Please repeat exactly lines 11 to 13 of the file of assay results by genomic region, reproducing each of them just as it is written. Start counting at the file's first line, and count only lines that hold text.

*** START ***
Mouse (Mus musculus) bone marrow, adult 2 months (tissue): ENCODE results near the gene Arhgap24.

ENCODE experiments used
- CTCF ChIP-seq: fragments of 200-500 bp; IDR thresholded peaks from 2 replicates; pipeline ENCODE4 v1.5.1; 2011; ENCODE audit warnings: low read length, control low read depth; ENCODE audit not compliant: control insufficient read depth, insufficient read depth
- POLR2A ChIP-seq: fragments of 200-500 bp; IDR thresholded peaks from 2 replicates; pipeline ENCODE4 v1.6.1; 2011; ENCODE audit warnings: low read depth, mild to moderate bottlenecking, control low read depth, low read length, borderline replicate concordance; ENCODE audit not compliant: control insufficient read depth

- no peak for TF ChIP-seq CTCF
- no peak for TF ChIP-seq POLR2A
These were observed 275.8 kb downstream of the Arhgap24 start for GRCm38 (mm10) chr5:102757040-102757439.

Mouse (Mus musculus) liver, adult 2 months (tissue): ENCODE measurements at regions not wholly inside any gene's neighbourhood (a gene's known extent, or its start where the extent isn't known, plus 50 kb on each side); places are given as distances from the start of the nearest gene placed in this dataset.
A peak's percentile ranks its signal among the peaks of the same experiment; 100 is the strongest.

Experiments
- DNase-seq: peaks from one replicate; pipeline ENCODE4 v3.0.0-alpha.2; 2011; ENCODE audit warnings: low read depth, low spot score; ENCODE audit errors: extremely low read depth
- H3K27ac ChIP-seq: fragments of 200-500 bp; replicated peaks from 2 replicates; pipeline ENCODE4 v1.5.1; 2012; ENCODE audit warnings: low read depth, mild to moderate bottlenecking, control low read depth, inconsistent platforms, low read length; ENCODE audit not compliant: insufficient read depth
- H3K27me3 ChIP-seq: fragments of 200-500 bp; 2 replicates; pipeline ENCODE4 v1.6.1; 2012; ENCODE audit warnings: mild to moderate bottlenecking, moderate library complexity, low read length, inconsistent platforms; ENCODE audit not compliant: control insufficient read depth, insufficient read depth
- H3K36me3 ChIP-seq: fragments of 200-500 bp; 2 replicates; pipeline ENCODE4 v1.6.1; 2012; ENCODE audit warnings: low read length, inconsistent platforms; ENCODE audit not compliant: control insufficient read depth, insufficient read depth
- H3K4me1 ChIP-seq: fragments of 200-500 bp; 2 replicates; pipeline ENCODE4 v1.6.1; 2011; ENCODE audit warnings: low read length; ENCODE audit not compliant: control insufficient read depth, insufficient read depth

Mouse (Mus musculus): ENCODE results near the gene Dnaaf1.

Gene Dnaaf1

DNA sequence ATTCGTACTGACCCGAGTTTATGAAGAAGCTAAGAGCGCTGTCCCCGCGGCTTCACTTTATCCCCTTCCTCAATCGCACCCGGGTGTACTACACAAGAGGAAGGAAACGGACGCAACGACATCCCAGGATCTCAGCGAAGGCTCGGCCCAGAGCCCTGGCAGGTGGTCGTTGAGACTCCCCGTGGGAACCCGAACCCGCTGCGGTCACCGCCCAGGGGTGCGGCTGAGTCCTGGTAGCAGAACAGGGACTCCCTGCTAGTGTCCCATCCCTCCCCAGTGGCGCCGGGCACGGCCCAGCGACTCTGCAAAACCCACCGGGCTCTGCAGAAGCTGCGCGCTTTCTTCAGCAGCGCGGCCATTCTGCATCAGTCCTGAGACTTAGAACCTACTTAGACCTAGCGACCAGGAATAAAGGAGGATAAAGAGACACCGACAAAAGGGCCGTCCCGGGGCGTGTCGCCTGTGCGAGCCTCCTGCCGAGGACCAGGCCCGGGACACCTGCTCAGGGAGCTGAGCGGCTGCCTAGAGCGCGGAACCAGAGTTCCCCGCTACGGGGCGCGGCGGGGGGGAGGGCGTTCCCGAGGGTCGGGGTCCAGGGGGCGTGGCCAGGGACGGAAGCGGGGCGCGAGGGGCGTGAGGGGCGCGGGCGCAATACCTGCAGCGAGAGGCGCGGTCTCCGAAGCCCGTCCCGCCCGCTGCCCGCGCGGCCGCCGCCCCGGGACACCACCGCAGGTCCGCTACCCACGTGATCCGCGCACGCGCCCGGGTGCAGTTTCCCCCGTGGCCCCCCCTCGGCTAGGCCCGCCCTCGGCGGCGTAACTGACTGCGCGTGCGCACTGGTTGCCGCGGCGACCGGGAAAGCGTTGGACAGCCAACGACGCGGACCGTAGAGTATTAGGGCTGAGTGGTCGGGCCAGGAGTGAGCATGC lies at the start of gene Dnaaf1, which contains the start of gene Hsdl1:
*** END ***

- DNase-seq: peaks from one replicate; pipeline ENCODE4 v3.0.0-alpha.2; 2011; ENCODE audit warnings: low read depth, low spot score; ENCODE audit errors: extremely low read depth
- H3K27ac ChIP-seq: fragments of 200-500 bp; replicated peaks from 2 replicates; pipeline ENCODE4 v1.5.1; 2012; ENCODE audit warnings: low read depth, mild to moderate bottlenecking, control low read depth, inconsistent platforms, low read length; ENCODE audit not compliant: insufficient read depth
- H3K27me3 ChIP-seq: fragments of 200-500 bp; 2 replicates; pipeline ENCODE4 v1.6.1; 2012; ENCODE audit warnings: mild to moderate bottlenecking, moderate library complexity, low read length, inconsistent platforms; ENCODE audit not compliant: control insufficient read depth, insufficient read depth